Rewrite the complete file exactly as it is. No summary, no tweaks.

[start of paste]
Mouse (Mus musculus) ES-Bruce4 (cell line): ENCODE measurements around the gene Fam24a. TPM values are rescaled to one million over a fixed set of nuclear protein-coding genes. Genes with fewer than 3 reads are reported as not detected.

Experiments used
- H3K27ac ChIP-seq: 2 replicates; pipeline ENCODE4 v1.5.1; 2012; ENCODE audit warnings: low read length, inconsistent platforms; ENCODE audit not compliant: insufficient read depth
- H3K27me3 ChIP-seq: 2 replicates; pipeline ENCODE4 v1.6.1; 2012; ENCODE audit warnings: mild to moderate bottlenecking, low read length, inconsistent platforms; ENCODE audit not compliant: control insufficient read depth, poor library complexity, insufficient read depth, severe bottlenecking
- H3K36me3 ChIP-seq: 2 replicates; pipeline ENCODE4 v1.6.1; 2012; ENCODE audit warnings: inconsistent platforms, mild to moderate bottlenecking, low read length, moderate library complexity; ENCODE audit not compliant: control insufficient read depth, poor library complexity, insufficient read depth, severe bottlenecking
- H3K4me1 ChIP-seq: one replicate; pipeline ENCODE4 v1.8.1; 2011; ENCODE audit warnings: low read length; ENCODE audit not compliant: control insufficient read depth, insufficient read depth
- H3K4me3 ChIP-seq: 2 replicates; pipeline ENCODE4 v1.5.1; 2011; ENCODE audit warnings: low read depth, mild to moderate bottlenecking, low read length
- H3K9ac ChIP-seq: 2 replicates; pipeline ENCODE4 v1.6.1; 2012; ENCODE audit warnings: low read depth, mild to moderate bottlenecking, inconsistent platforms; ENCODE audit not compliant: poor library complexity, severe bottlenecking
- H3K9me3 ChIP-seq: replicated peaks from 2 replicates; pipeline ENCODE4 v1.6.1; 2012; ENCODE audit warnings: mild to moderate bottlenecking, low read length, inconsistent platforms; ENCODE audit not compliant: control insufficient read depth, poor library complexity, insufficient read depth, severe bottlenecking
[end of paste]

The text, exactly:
Mouse (Mus musculus) ES-Bruce4 (cell line): ENCODE measurements around the gene Fam24a. TPM values are rescaled to one million over a fixed set of nuclear protein-coding genes. Genes with fewer than 3 reads are reported as not detected.

Experiments used
- H3K27ac ChIP-seq: 2 replicates; pipeline ENCODE4 v1.5.1; 2012; ENCODE audit warnings: low read length, inconsistent platforms; ENCODE audit not compliant: insufficient read depth
- H3K27me3 ChIP-seq: 2 replicates; pipeline ENCODE4 v1.6.1; 2012; ENCODE audit warnings: mild to moderate bottlenecking, low read length, inconsistent platforms; ENCODE audit not compliant: control insufficient read depth, poor library complexity, insufficient read depth, severe bottlenecking
- H3K36me3 ChIP-seq: 2 replicates; pipeline ENCODE4 v1.6.1; 2012; ENCODE audit warnings: inconsistent platforms, mild to moderate bottlenecking, low read length, moderate library complexity; ENCODE audit not compliant: control insufficient read depth, poor library complexity, insufficient read depth, severe bottlenecking
- H3K4me1 ChIP-seq: one replicate; pipeline ENCODE4 v1.8.1; 2011; ENCODE audit warnings: low read length; ENCODE audit not compliant: control insufficient read depth, insufficient read depth
- H3K4me3 ChIP-seq: 2 replicates; pipeline ENCODE4 v1.5.1; 2011; ENCODE audit warnings: low read depth, mild to moderate bottlenecking, low read length
- H3K9ac ChIP-seq: 2 replicates; pipeline ENCODE4 v1.6.1; 2012; ENCODE audit warnings: low read depth, mild to moderate bottlenecking, inconsistent platforms; ENCODE audit not compliant: poor library complexity, severe bottlenecking
- H3K9me3 ChIP-seq: replicated peaks from 2 replicates; pipeline ENCODE4 v1.6.1; 2012; ENCODE audit warnings: mild to moderate bottlenecking, low read length, inconsistent platforms; ENCODE audit not compliant: control insufficient read depth, poor library complexity, insufficient read depth, severe bottlenecking